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A new poll shows that four GOP presidential candidates are in a statistical tie in Utah — which has Utah Republican Party Chairman James Evans working on a backdoor way to nominate the man he says local voters really want: Mitt Romney.

On the Democratic side of the race, Hillary Clinton and Bernie Sanders are in a surprisingly close race among Utahns — with Clinton leading Sanders by a 50-40 margin.

That's according to a statewide poll by The Salt Lake Tribune and Hinckley Institute of Politics, conducted by SurveyUSA, that interviewed 989 registered voters between Jan. 6-13.

Four-way tie • The poll found that Texas Sen. Ted Cruz, billionaire Donald Trump, Florida Sen. Marco Rubio and surgeon Ben Carson are essentially in a tie among those Utahns who plan to vote in the Republican presidential caucuses on March 22.

Cruz has 18 percent support; Trump, 17 percent; and Rubio and Carson each have 15 percent, with other candidates lagging far behind. But that question had a margin of error of 4.9 percent, creating a statistical tie.

"People are really uncertain about these candidates. It is not at all clear what they are getting with any of them," said Jason Perry, director of the Hinckley Institute of Politics at the University of Utah. "Utahns have not united behind any one candidate yet."

Evans, the Utah GOP chairman, said like Republicans nationally, those in Utah are split because the many candidates "all have qualities that appeal to different parts of our Republican base."

He said, "Rubio is inspirational. With Trump, it's outrage and anger. With Carson, it's the 'what's possible' with his life story. And Cruz appeals to the constitutional, libertarian aspect of our party."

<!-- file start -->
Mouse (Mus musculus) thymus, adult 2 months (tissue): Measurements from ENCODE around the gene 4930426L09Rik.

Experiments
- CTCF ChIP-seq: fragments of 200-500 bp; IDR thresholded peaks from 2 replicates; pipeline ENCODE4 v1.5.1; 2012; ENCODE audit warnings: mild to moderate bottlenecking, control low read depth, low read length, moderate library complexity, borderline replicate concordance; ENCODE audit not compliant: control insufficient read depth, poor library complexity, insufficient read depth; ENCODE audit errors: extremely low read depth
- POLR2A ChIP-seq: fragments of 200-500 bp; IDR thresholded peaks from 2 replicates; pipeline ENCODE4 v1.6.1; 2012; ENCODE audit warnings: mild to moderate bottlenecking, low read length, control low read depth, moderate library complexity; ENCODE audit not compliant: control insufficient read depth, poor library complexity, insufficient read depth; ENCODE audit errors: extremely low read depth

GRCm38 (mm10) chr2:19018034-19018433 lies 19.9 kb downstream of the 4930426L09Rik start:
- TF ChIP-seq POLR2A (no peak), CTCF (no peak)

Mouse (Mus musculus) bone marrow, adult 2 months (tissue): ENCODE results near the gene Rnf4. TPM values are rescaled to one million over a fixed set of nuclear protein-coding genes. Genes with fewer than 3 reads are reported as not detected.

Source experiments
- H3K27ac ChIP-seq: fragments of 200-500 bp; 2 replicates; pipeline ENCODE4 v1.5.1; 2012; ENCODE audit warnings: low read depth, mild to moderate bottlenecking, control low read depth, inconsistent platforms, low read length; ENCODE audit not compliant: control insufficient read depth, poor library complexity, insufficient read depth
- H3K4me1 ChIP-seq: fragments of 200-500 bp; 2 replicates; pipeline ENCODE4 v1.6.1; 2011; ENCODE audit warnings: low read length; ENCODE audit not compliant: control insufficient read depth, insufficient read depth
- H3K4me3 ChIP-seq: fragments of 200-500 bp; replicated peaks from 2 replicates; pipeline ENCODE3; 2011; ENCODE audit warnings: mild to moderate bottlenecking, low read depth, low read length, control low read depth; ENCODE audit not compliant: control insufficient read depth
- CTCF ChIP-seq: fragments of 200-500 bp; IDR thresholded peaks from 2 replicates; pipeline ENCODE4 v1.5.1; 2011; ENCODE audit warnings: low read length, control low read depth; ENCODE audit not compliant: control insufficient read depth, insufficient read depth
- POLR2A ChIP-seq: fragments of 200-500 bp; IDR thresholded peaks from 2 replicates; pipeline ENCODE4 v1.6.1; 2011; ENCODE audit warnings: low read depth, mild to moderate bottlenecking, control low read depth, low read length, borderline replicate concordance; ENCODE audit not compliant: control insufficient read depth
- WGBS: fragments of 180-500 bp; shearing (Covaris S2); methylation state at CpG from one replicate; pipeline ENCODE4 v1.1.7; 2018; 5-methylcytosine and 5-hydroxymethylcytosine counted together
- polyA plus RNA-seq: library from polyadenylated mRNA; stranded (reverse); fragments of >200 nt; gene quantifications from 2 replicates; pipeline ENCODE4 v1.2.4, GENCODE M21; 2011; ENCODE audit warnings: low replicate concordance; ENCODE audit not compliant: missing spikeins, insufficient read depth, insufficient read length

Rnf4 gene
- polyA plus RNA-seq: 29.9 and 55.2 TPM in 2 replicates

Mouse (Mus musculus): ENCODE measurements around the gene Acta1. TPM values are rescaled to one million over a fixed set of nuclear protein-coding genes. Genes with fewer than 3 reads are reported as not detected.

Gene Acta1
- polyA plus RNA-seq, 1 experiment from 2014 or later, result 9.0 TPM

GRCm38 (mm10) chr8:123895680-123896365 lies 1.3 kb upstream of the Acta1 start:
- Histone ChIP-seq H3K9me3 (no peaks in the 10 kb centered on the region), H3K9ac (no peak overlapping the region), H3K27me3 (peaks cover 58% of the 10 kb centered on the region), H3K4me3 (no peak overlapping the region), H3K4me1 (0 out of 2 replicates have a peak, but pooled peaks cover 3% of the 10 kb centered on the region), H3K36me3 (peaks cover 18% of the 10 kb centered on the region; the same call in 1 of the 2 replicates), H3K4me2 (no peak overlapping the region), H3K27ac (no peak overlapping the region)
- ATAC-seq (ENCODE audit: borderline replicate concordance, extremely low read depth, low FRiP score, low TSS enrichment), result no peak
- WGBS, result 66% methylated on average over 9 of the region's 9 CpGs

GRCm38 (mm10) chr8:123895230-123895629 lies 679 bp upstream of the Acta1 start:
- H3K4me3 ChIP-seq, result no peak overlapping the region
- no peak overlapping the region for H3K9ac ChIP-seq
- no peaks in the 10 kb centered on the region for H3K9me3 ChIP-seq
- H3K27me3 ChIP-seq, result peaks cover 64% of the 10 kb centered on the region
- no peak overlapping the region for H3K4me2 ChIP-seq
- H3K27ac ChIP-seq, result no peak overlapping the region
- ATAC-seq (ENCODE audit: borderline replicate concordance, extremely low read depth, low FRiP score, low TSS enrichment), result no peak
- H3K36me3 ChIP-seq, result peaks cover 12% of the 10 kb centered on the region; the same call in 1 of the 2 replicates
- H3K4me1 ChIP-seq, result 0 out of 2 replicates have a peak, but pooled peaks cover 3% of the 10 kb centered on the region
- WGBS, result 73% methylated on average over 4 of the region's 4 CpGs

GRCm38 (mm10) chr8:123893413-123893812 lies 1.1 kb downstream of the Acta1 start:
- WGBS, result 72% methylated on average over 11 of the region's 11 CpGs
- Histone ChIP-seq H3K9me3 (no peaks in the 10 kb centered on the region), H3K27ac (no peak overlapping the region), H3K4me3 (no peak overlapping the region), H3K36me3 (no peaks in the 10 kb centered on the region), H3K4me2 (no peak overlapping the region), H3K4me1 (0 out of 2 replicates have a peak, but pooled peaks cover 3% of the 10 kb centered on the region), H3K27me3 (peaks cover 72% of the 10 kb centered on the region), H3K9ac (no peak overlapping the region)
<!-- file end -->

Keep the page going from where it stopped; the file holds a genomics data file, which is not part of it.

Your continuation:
Evans said there is "not one candidate who embodies all of these aspects to an acceptable degree." But he says he can think of one who does, and who should be drafted: "I think the candidate that embodies all of that is Mitt Romney," the party's 2012 nominee.

Mitt's back door? • While presidential caucuses and primaries begin next month without Romney on the ballot in any state, Evans said he has been working with other GOP leaders nationally on a back-door plan that could again bring Romney into the contest.

If no one wins on the first ballot at the national convention — which is possible if several candidates split wins throughout the primary season — rules allow additional candidates to be nominated, if supported by at least eight states.

"So if eight states come together and say we want to nominate Mitt Romney, then his name will go in for consideration. A lot of states are talking," Evans said. "I have support from seven states. I've got one more to go."

But the Utah chairman concedes a lot could happen before then, and it is possible that party support will coalesce around one candidate during the primary season. Also, Romney has repeatedly said he is not running nor seeking the nomination.

Trumped • Perry said Trump is the one candidate among front-runners who appears to be losing steam in Utah, and he is so disliked by many party faithful that some may choose to sit out the general election if he is the nominee.